Quartz is the second most abundant mineral on the earth’s surface and has industrial significance. It is an engineered stone (man-made). A slab of Quartz consists of 93% crushed quartz, and 7% includes polymer resins. Amethyst, rose Quartz, smoky Quartz, and citrine are some kinds of Quartz.
The Formation: Quartz countertops are made by crushing natural Quartz, and then crushed Quartz and resins are combined and heated intensively and pressured to produce a solid and durable material. Many other pigments are used to create different colors and styles.
A quartzite is a sandstone found in beaches, rivers, or deserts. Quartzite is an entirely natural stone. It is made up of almost 90% of Quartzite.
The Formation: Quartzites are formed under the earth’s crust by extreme heat and pressure that leads to compressed and durable rocks. It is commonly light-colored, resembles marble, and has veining and wavy patterns.
Quartzite Countertops are manufactured with slabs of natural stones that are quarried, cut precisely, and coated in polyurethanes, wax, or acrylic.
There is a large amount of Quartz in both Quartz and Quartzite. They are dense minerals with a MOHS rating of around 7. In terms of countertop materials, both of them are impressive.
Although they share some similarities and similar sounds in terms of words, they have some notable differences too.
Let us look at some of the differences between Quartz and Quartzite.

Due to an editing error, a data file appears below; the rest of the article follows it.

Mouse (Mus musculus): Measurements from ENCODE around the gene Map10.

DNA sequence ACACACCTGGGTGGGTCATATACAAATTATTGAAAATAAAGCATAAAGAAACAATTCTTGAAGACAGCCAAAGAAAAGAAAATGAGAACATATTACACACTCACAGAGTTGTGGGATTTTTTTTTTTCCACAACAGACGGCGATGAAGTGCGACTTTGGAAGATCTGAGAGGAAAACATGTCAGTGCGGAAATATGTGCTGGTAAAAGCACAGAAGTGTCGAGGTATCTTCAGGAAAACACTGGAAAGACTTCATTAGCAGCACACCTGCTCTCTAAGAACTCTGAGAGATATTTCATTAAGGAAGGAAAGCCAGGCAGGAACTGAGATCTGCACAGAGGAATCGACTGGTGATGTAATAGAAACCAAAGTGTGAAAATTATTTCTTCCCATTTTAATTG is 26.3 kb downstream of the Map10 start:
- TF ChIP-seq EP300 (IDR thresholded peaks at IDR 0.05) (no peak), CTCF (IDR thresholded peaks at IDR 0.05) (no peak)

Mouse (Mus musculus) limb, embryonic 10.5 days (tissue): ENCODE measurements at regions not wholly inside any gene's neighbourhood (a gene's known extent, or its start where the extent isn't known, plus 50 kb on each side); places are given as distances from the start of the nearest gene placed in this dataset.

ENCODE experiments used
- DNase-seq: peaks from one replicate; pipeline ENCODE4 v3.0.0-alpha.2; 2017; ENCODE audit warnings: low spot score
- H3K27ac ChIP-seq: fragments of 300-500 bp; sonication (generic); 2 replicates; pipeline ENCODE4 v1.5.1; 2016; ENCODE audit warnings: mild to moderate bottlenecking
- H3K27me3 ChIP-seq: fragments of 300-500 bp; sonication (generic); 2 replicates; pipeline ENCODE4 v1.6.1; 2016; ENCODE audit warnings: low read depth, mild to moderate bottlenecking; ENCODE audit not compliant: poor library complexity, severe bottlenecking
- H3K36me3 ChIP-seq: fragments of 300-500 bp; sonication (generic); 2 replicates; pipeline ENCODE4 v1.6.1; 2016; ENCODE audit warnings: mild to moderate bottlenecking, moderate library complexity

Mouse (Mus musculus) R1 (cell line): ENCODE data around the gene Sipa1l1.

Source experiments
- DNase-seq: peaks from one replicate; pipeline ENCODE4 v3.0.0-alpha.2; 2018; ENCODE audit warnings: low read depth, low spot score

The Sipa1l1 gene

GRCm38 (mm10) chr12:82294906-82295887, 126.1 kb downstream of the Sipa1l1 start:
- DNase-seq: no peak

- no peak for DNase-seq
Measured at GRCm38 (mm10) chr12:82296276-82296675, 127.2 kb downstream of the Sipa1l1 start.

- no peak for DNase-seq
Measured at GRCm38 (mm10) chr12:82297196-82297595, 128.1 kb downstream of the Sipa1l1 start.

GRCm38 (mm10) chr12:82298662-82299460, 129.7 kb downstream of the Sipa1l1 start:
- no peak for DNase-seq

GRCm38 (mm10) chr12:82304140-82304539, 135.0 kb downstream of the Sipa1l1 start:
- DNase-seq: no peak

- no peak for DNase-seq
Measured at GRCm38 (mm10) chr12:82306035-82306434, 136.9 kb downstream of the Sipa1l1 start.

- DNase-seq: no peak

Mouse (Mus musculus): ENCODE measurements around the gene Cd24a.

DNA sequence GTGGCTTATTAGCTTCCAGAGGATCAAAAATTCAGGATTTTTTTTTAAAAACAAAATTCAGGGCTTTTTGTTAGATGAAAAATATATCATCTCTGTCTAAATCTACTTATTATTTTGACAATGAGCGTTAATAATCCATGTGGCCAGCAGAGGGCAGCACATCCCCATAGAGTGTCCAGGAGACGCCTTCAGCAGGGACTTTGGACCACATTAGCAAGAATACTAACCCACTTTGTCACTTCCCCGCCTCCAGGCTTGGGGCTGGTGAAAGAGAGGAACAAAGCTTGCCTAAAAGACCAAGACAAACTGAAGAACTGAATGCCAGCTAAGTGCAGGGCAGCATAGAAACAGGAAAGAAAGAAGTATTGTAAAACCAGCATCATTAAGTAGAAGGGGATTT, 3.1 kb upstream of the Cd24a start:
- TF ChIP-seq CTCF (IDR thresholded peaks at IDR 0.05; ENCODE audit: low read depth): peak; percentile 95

- There is the option of customizing the quartz countertop. This means a greater variety of options in terms of appearance. With Quartzite, there are fewer options beyond the stone’s natural appearance.
- The most significant difference is that Quartz is a man-made material, and Quartzite is a natural stone.
- Quartzite is initially formed as sandstone and forms a quartzite under the natural process of heat and pressure. But Quartz is produced by crushing the quartz crystals, resins, and other pigments.
- Quartzite is generally light in color, That is, white or grey. But Quartz is available in a variety of colors and designs.
- Quartzite looks like marble as they have similar veining to marble or granite, whereas Quartz can resemble any stone and is available in many patterns and tones.
- Quartz is consistent, and Quartzite is not.
- Another significant difference is that the binding process makes Quartz highly durable and non-porous which is ideal for kitchens and bathrooms.
- Even though Quartzite is a hard stone, it is less dense than Quartz and prone to stain easily when used in high work areas like kitchens.
- Quartzite needs to be sealed atleast twice a year to prevent staining and to be protected. At the same time, Quartz needs zero maintenance and is life-proof.
- Quartz countertops are worry-free when considering cleaning, but Quartzite needs immediate cleaning when there are any spills.
- The most significant advantage of a Quartz countertops is that they are more resilient than Quartzite.
- The price range of both Quartz and Quartzite are similar, but the installation cost of Quartzite is higher as it is a natural stone and requires custom cutting.